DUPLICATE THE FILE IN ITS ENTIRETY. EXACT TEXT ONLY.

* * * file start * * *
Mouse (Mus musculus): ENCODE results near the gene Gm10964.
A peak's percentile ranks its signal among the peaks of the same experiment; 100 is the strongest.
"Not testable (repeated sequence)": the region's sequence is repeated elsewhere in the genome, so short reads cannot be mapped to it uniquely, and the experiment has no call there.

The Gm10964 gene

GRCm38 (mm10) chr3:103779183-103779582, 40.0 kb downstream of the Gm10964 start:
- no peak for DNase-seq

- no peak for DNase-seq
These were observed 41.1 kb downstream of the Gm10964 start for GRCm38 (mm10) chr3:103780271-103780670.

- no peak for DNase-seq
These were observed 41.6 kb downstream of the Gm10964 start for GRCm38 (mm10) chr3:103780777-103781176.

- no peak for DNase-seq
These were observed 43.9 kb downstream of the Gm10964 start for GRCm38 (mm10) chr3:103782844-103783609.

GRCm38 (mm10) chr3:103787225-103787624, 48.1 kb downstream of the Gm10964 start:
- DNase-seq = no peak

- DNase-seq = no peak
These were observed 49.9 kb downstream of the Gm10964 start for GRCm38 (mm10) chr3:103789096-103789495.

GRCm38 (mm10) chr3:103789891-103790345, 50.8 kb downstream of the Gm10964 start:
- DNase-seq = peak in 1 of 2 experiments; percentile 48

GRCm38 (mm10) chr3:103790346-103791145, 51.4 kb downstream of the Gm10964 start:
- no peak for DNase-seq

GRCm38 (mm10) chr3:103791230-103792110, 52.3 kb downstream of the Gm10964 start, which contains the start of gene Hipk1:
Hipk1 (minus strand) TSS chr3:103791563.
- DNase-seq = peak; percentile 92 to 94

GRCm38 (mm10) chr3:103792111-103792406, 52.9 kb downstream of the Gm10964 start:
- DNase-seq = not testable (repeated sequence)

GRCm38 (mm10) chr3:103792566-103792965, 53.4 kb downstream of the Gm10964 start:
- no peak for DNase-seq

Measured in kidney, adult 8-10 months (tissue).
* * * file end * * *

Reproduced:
Mouse (Mus musculus): ENCODE results near the gene Gm10964.
A peak's percentile ranks its signal among the peaks of the same experiment; 100 is the strongest.
"Not testable (repeated sequence)": the region's sequence is repeated elsewhere in the genome, so short reads cannot be mapped to it uniquely, and the experiment has no call there.

The Gm10964 gene

GRCm38 (mm10) chr3:103779183-103779582, 40.0 kb downstream of the Gm10964 start:
- no peak for DNase-seq

- no peak for DNase-seq
These were observed 41.1 kb downstream of the Gm10964 start for GRCm38 (mm10) chr3:103780271-103780670.

- no peak for DNase-seq
These were observed 41.6 kb downstream of the Gm10964 start for GRCm38 (mm10) chr3:103780777-103781176.

- no peak for DNase-seq
These were observed 43.9 kb downstream of the Gm10964 start for GRCm38 (mm10) chr3:103782844-103783609.

GRCm38 (mm10) chr3:103787225-103787624, 48.1 kb downstream of the Gm10964 start:
- DNase-seq = no peak

- DNase-seq = no peak
These were observed 49.9 kb downstream of the Gm10964 start for GRCm38 (mm10) chr3:103789096-103789495.

GRCm38 (mm10) chr3:103789891-103790345, 50.8 kb downstream of the Gm10964 start:
- DNase-seq = peak in 1 of 2 experiments; percentile 48

GRCm38 (mm10) chr3:103790346-103791145, 51.4 kb downstream of the Gm10964 start:
- no peak for DNase-seq

GRCm38 (mm10) chr3:103791230-103792110, 52.3 kb downstream of the Gm10964 start, which contains the start of gene Hipk1:
Hipk1 (minus strand) TSS chr3:103791563.
- DNase-seq = peak; percentile 92 to 94

GRCm38 (mm10) chr3:103792111-103792406, 52.9 kb downstream of the Gm10964 start:
- DNase-seq = not testable (repeated sequence)

GRCm38 (mm10) chr3:103792566-103792965, 53.4 kb downstream of the Gm10964 start:
- no peak for DNase-seq

Measured in kidney, adult 8-10 months (tissue).